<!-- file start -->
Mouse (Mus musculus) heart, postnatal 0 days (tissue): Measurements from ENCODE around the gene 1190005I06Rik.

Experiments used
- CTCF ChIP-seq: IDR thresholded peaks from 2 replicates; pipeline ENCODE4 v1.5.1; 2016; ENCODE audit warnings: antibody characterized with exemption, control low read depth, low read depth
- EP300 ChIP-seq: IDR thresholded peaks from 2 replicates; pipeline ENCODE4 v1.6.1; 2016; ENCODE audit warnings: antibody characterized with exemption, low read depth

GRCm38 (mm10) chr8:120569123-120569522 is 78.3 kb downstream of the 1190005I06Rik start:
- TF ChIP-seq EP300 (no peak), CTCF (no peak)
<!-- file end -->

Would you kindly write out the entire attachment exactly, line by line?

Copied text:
Mouse (Mus musculus) heart, postnatal 0 days (tissue): Measurements from ENCODE around the gene 1190005I06Rik.

Experiments used
- CTCF ChIP-seq: IDR thresholded peaks from 2 replicates; pipeline ENCODE4 v1.5.1; 2016; ENCODE audit warnings: antibody characterized with exemption, control low read depth, low read depth
- EP300 ChIP-seq: IDR thresholded peaks from 2 replicates; pipeline ENCODE4 v1.6.1; 2016; ENCODE audit warnings: antibody characterized with exemption, low read depth

GRCm38 (mm10) chr8:120569123-120569522 is 78.3 kb downstream of the 1190005I06Rik start:
- TF ChIP-seq EP300 (no peak), CTCF (no peak)